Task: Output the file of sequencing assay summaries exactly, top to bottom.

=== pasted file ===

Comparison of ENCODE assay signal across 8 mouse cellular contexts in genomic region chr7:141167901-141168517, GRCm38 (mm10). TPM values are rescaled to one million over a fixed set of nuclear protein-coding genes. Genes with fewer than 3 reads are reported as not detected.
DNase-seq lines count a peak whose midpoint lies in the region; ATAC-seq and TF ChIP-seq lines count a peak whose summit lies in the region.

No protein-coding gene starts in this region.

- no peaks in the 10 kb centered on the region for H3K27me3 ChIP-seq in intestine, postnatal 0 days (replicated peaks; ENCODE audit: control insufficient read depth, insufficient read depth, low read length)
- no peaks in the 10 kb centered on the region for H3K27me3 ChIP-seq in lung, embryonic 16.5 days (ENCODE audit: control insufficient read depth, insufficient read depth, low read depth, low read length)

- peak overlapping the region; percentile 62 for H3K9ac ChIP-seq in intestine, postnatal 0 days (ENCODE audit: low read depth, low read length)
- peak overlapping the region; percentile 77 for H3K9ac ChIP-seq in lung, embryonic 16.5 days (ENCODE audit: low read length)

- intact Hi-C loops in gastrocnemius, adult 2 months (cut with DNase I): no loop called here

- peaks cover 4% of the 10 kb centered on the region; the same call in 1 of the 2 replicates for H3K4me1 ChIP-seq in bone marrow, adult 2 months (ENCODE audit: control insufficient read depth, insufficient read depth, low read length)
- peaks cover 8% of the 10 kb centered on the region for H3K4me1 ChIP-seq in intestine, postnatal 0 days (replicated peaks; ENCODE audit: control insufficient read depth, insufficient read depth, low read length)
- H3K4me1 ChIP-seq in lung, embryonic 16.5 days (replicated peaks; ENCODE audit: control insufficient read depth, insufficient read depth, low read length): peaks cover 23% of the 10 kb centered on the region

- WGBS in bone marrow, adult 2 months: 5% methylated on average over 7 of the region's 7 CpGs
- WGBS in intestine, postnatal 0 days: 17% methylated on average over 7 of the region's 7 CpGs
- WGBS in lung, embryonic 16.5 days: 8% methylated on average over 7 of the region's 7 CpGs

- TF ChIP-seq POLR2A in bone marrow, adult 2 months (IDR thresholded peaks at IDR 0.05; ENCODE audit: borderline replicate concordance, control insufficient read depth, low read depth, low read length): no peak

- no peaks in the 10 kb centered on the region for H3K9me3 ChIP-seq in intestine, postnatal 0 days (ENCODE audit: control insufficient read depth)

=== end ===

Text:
Comparison of ENCODE assay signal across 8 mouse cellular contexts in genomic region chr7:141167901-141168517, GRCm38 (mm10). TPM values are rescaled to one million over a fixed set of nuclear protein-coding genes. Genes with fewer than 3 reads are reported as not detected.
DNase-seq lines count a peak whose midpoint lies in the region; ATAC-seq and TF ChIP-seq lines count a peak whose summit lies in the region.

No protein-coding gene starts in this region.

- no peaks in the 10 kb centered on the region for H3K27me3 ChIP-seq in intestine, postnatal 0 days (replicated peaks; ENCODE audit: control insufficient read depth, insufficient read depth, low read length)
- no peaks in the 10 kb centered on the region for H3K27me3 ChIP-seq in lung, embryonic 16.5 days (ENCODE audit: control insufficient read depth, insufficient read depth, low read depth, low read length)

- peak overlapping the region; percentile 62 for H3K9ac ChIP-seq in intestine, postnatal 0 days (ENCODE audit: low read depth, low read length)
- peak overlapping the region; percentile 77 for H3K9ac ChIP-seq in lung, embryonic 16.5 days (ENCODE audit: low read length)

- intact Hi-C loops in gastrocnemius, adult 2 months (cut with DNase I): no loop called here

- peaks cover 4% of the 10 kb centered on the region; the same call in 1 of the 2 replicates for H3K4me1 ChIP-seq in bone marrow, adult 2 months (ENCODE audit: control insufficient read depth, insufficient read depth, low read length)
- peaks cover 8% of the 10 kb centered on the region for H3K4me1 ChIP-seq in intestine, postnatal 0 days (replicated peaks; ENCODE audit: control insufficient read depth, insufficient read depth, low read length)
- H3K4me1 ChIP-seq in lung, embryonic 16.5 days (replicated peaks; ENCODE audit: control insufficient read depth, insufficient read depth, low read length): peaks cover 23% of the 10 kb centered on the region

- WGBS in bone marrow, adult 2 months: 5% methylated on average over 7 of the region's 7 CpGs
- WGBS in intestine, postnatal 0 days: 17% methylated on average over 7 of the region's 7 CpGs
- WGBS in lung, embryonic 16.5 days: 8% methylated on average over 7 of the region's 7 CpGs

- TF ChIP-seq POLR2A in bone marrow, adult 2 months (IDR thresholded peaks at IDR 0.05; ENCODE audit: borderline replicate concordance, control insufficient read depth, low read depth, low read length): no peak

- no peaks in the 10 kb centered on the region for H3K9me3 ChIP-seq in intestine, postnatal 0 days (ENCODE audit: control insufficient read depth)